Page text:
Glasgow City Centre has long been associated with poor air quality. However, steps are being taken to enhance air quality into the city centre. There is already evidence of what can be achieved by limiting car and bus usage in the city centre. For instance, the first two weeks of lockdown in March 2020 led to an estimated 50% drop in levels of nitrogen oxides on Hope Street, which is known as Scotland’s most polluted street.

One key element to lowering air pollution levels is to encourage the switch from car travel to active travel through the provision of attractive public realm and safe cycle infrastructure within the city. Glasgow is working on improving its cycle lane network and works have begun on the biggest cycle infrastructure of this nature in the whole of the UK.

£115M of City Deal funding will support the delivery of 18 new connections between the key entry points to Glasgow City Centre; the new avenues will feature enlarged pavements, new public realm such as benches and feature lighting, segregated cycle lanes, trees and rain gardens, making walking, cycling oo wheeling a safe and attractive choice for all the citizens of Glasgow.
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Sauchiehall Street was the first pilot avenue to be completed in 2018, delivering approximately 600 meters of bi-directional segregated cycle infrastructure, and the results have been impressive. According to data collected by Glasgow City Council, there has been an 80% increase in the number of cyclists using the new cycling infrastructure n Sauchiehall Street to enter the city centre. Since its installation, figures for those individuals using the cycle lane to enter the city have increased from 310 in 2018 to 651 in 2020. The figures for those using the cycle network to exit the city is even more staggering – the number of cyclists using the route to leave the city has gone from 56 to 396, which is a rise of 606%.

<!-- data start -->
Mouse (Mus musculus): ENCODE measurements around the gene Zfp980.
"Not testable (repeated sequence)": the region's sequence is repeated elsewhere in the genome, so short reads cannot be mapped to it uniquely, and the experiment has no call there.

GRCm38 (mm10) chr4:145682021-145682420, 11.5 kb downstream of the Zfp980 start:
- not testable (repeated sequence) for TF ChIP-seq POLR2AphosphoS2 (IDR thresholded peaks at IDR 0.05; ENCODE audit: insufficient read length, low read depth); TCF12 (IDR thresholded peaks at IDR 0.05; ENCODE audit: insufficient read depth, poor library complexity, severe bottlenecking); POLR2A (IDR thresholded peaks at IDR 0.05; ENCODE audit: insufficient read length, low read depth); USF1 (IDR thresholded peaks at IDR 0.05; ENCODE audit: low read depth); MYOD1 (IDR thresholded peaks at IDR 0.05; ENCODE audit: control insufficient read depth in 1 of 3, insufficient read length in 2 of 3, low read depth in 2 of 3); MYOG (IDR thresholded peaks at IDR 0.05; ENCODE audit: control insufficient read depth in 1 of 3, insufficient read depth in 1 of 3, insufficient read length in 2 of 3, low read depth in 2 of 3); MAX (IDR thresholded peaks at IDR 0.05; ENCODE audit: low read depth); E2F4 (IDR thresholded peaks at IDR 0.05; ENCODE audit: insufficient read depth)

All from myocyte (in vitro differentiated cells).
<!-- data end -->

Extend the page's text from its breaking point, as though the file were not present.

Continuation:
Figures aside, seeing many families with young children cycling along Sauchiehall Street has really demonstrated the power of delivering safe infrastructure and the impact on behavioural change.